04/09/2008 11:00PM

Dubai company buys Fasig-Tipton


LEXINGTON, Ky. - In a development that rocked the bloodstock sales industry, the Fasig-Tipton auction house announced Thursday that it has been purchased by Synergy Investments Limited, a Dubai-based company with close ties to Sheikh Mohammed al-Maktoum.

The announcement issued Thursday afternoon described Synergy as being headed by Abdulla al-Habbai, "a close associate of Sheikh Mohammed."

Maktoum, the ruler of Dubai in the United Arab Emirates, is the Thoroughbred industry's dominant owner, buyer, and breeder, with farms and other equine facilities in Kentucky, England, Dubai, Ireland, Japan, and Australia.

The Fasig-Tipton purchase was conducted privately and no price was revealed, but the deal does include "substantially all the assets, including the Kentucky real estate and its improvements and the Saratoga real estate and its improvements," said Fasig-Tipton chief operating officer Boyd Browning. Current staff are expected to remain in place under the agreement.

Fasig-Tipton is headquartered at its Newtown Paddocks facility north of Lexington, which covers approximately 200 acres and includes a sale pavilion and banquet facility as well as barns and offices. The Saratoga sale pavilion and barns are located across Union Avenue from the Saratoga Racecourse in Saratoga Springs, N.Y., and cover about six acres. Fasig-Tipton also conducts sales at Timonium in Maryland, at Calder Race Course near Miami, and Lone Star Park in Texas, but does not own the facilities at those locales.

Last year, Fasig-Tipton sold a total of 3,817 horses at 17 auctions for gross receipts of $241,330,800.

Browning said Maktoum initially inquired whether Fasig-Tipton would be willing to sell through his chief bloodstock representative, John Ferguson, in the days leading up to the company's Calder select 2-year-old auction on Feb. 26.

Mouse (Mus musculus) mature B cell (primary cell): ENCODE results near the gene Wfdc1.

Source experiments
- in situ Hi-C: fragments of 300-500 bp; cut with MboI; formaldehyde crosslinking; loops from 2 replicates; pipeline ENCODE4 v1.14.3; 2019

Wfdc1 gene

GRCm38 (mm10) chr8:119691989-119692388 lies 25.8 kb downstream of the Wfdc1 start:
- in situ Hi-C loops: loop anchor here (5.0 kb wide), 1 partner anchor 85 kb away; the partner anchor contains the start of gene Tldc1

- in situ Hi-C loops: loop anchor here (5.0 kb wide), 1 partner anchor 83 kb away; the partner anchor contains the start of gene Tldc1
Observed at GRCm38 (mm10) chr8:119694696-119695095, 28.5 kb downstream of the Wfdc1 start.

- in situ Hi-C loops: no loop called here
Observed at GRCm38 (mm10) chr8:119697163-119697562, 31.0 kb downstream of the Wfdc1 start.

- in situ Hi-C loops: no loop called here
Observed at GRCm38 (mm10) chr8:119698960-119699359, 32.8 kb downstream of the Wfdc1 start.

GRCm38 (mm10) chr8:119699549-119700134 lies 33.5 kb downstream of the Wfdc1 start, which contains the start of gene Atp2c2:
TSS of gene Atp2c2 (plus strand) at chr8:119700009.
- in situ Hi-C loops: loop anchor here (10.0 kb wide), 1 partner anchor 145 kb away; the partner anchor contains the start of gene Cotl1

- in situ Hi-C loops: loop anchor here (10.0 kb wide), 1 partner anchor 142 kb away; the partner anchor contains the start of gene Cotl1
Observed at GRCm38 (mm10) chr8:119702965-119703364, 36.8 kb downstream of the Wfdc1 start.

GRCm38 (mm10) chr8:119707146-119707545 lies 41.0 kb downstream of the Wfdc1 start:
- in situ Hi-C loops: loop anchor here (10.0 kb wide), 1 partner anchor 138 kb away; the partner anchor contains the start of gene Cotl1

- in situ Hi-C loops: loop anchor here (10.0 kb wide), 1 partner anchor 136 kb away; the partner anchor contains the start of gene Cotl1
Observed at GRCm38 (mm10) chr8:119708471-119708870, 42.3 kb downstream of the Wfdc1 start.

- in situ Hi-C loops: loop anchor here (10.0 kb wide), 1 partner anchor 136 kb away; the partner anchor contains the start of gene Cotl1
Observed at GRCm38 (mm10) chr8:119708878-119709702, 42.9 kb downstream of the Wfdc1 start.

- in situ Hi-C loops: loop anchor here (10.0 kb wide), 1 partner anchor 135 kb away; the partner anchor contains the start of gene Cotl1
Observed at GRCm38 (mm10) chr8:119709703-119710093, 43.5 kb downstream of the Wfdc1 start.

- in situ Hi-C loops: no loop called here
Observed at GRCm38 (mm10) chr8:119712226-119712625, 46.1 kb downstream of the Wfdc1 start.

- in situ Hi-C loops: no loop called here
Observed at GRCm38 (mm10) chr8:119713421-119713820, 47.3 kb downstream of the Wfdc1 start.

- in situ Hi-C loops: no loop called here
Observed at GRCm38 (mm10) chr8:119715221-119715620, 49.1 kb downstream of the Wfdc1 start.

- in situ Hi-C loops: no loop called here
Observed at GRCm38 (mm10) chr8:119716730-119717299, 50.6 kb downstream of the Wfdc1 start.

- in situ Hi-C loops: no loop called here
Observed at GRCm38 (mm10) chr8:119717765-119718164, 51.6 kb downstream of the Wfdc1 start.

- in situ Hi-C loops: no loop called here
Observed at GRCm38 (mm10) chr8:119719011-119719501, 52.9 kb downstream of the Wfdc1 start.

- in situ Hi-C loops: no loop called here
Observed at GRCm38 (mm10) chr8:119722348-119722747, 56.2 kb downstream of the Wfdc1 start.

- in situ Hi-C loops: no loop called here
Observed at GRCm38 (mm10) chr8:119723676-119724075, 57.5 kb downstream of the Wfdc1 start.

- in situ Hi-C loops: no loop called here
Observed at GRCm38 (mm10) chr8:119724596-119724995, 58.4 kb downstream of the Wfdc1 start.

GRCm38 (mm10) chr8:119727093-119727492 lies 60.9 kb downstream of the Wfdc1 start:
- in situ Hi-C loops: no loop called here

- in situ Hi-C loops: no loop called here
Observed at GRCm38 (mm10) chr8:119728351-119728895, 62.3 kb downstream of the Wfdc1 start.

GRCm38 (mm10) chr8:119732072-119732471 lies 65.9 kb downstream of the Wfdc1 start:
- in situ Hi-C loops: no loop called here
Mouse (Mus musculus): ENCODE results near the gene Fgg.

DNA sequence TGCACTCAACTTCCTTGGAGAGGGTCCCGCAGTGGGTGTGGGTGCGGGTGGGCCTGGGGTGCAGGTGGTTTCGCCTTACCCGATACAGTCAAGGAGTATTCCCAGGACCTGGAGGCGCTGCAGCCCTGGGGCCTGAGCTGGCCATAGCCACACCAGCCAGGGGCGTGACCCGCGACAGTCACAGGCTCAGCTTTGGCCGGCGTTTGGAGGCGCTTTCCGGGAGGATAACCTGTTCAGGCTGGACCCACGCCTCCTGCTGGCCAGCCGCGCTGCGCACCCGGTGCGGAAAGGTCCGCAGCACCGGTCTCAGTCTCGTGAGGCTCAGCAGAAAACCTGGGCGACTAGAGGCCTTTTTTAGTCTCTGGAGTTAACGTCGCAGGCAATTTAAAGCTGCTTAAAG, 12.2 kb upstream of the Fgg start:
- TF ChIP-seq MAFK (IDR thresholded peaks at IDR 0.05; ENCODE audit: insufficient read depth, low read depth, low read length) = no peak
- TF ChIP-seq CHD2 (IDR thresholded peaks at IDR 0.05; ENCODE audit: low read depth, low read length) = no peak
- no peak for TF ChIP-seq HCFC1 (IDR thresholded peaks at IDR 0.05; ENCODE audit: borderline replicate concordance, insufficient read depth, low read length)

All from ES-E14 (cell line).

"The initial question was to ask me whether there was any interest," said Browning, who worked closely on negotiations he described as "simple and straightforward."

Ferguson could not be reached for comment Thursday but indicated in the announcement that, beyond horse sales, a broader marketing and promotion of the Thoroughbred sport would be part of the new Fasig-Tipton mandate.

"Synergy plans to devote future operating surpluses to higher levels of customer service and renewed efforts to promote North American racing and breeding," Ferguson said.

Browning said: "One of the marching orders we've got is to be thinking about how to attract new owners to the game, and how do we make the game more interesting and exciting to potential participants."

Fasig-Tipton chairman D. G. Van Clief Jr. said in the announcement: "Our agreement includes an understanding that Fasig-Tipton will be operated in a manner consistent with the principles of integrity, customer service, and industry service which have been so critical to our success since controlling interest was obtained by the [John] Hettinger family in 1991. Those assurances were critical to John and his son Bill Hettinger, and our entire board of directors, in agreeing to this transaction."

Fasig-Tipton is a corporation with 45 shareholders, with the majority shareholder being John Hettinger, a New York-based breeder and owner of Akindale Farm, and his family.

The announcement took many in the bloodstock business by surprise and adds a significant twist to the historical rivalry between Fasig-Tipton, founded in 1898, and its newer auction-house rival, the Keeneland Association, which began hosting sales in 1943.

Keeneland conducts fewer auctions, hosting four sales at its Lexington facility, but has outstripped Fasig-Tipton in terms of gross revenue by often selling a vast number of horses at its January all-ages, September yearling, and November breeding stock auctions. Last year, Keeneland grossed $815,401,000 on the sales of 9,124 horses.

Keeneland president and chief executive officer Nick Nicholson issued only a brief statement in response to the sale announcement, saying: "The purchase opens a new chapter for an historic, well-established company in the Thoroughbred auction business."

Browning said of Fasig-Tipton's immediate future: "I don't think there are any changes contemplated on a short-term basis in terms of management or the direction or the employees. I think we have an opportunity with a blank canvas in front of us to dream, to think, to create, to imagine.

"On a short-term basis, I can promise you this: we'll be out looking at yearlings tomorrow for July and Saratoga. In that regard, it's business as usual. But we can be little more imaginative, and we'll have resources behind us that will enable us to do a better job in the future."